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Take 2

A different spin on sports by The Seattle Times staff and readers.

February 21, 2014 at 6:58 AM

Seahawks repeat? Finding parallels between Seattle, 1970s Dolphins dynasty

Former Miami Dolphins coach Don Shula, center, poses with quarterbacks from his 1972 Dolphins team, Earl Morrell, left, and Bob Griese.  Associated Press file, 1972

Former Miami Dolphins coach Don Shula, center, poses with quarterbacks from his 1972 Dolphins team, Earl Morrell, left, and Bob Griese.
Associated Press file, 1972

By Cathy Edelman

This year’s World Champion Seahawks are not your father’s team. They are actually my father’s team.

My father has long passed away, but not his love for the Miami Dolphins of the early 1970s, which he passed on to me. You see, my father was a loyal season-ticket holder and saw a Miami team rise from obscurity to three straight Super Bowl appearances. There would have been more had three star players  from that offense – Larry Csonka, Paul Warfield and Jim Kiick – not bolted for more money (take note, Paul Allen) to a short-lived rival football league.

When I watched and cheered for the Seahawks as they rolled to victory in Super Bowl XLVII Feb. 2, I could not help but notice that lucky Seattle fans are witnessing a dynasty in the making.  This Seahawks team is a mirror image of the early 1970s Dolphins, which won back-to-back Super Bowls in 1972 and ’73, including an unbeaten season in ’72. If any team is capable of pulling off a similar dynastic feat or going undefeated, it will be the Seahawks.

What are the parallels between these two teams?

First, charismatic, highly successful coaches who can both motivate and lead their teams. Don Shula and Pete Carroll are cut from the same coaching cloth.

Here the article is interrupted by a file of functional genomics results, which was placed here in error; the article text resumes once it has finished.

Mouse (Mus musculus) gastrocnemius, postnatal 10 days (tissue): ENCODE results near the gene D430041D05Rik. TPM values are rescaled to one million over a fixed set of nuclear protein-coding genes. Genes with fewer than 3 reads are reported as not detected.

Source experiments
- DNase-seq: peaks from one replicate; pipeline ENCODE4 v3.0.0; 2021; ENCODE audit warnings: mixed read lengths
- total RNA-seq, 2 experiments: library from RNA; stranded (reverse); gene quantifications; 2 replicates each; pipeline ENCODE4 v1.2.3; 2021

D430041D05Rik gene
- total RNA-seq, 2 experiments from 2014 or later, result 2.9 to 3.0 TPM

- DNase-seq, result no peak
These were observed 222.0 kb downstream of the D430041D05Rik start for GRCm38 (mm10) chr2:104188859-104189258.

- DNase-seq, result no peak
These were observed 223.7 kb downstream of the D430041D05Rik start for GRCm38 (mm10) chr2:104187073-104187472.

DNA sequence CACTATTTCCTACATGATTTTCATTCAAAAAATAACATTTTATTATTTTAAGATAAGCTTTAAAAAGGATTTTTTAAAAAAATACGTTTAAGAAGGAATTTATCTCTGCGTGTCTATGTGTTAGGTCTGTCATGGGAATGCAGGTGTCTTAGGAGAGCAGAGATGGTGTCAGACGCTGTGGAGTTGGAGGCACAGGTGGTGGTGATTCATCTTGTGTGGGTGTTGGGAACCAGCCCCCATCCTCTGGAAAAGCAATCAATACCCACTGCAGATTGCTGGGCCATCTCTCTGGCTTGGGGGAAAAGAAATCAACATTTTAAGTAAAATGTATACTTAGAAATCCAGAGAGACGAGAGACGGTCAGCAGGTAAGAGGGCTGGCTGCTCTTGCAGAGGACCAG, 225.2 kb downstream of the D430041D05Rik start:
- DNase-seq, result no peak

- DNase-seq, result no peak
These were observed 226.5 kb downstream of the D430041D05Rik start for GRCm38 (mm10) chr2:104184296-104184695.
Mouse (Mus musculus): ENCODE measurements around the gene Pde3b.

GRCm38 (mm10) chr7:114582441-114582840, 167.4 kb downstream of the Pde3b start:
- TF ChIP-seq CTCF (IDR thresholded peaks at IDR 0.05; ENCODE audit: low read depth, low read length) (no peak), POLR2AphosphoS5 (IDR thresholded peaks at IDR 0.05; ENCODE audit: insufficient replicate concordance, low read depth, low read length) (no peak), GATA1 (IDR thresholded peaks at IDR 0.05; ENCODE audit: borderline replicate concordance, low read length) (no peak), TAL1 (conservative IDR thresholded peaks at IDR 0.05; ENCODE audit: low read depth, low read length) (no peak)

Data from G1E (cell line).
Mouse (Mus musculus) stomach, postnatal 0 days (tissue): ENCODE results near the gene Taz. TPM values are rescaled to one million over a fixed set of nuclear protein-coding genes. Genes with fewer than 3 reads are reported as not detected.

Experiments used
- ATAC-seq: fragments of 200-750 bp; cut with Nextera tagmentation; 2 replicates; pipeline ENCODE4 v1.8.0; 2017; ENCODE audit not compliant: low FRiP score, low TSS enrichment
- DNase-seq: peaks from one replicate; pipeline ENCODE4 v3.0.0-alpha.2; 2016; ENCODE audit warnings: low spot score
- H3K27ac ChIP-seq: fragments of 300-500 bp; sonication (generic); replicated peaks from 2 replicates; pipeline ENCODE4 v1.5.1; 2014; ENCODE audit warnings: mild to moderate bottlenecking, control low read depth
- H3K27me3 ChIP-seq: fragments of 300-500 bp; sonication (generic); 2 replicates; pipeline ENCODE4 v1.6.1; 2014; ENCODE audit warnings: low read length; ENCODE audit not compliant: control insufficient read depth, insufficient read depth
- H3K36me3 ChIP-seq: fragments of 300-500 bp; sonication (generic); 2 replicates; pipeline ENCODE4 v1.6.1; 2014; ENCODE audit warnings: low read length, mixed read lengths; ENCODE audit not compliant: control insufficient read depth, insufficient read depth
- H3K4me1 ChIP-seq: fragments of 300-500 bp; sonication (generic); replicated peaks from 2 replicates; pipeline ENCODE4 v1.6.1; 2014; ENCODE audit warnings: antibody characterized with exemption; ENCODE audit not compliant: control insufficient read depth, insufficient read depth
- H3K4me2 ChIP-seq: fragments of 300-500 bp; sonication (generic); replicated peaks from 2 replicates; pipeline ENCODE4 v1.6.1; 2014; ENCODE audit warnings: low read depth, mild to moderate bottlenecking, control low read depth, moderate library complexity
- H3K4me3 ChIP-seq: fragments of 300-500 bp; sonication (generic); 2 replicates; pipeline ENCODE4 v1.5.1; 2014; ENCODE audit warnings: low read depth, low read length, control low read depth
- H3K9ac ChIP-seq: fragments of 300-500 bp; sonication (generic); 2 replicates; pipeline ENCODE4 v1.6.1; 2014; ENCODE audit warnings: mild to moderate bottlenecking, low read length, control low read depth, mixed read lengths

Franchise quarterbacks who are not flashy, but cerebral and good at eluding pressure while looking to throw the ball downfield. Bob Griese and Russell Wilson are quite similar and proved they are not just “game managers”.

Punishing power running backs?  Larry Csonka and Marshawn Lynch both fit that bill.

How about a game changing receiver? Check. Paul Warfield and Percy Harvin are those guys.

How about solid, dependable, no-name receivers? Both teams have plenty of pass-catchers who get open and move the chains on third down. Just mundane, boring stuff that wins games.

Both defenses were underrated and neither received much recognition. Didn’t, that is, until each proved itself on the biggest of stages – the Super Bowl.

The No Name Defense of the Dolphins and the faceless front four of the Seahawks epitomize a relentless, gritty, hold-your-ground mentality on which championships are built.

In comparing the back ends of both defenses, both mirror one another perfectly. Each team boasts tremendous safeties who make plays all over the field. Dick Anderson and Jake Scott epitomized those traits, as do Earl Thomas and Kam Chancellor.  True, there was no one quite like Richard Sherman as a bona-fide shut down cornerback on the Dolphins roster.

Oh, and both teams had poised, highly effective field-goal kickers who never seemed to miss. Perhaps it is their Eastern European lineage, tracing their roots to countries where babies come out of the womb kicking and soccer is king. All I know is that when either Garo Ypremian or Steven Hauschka attempted a field goal, the results were very good.

Enjoy and cherish your Seahawks, Seattle. Your Russell Wilson has conquered the football world at the tender age of 25. Can he, and the Seahawks, do it again?

I believe they can. Just like my father’s Dolphins.

Cathy Edelman lives in Aventura, Fla.

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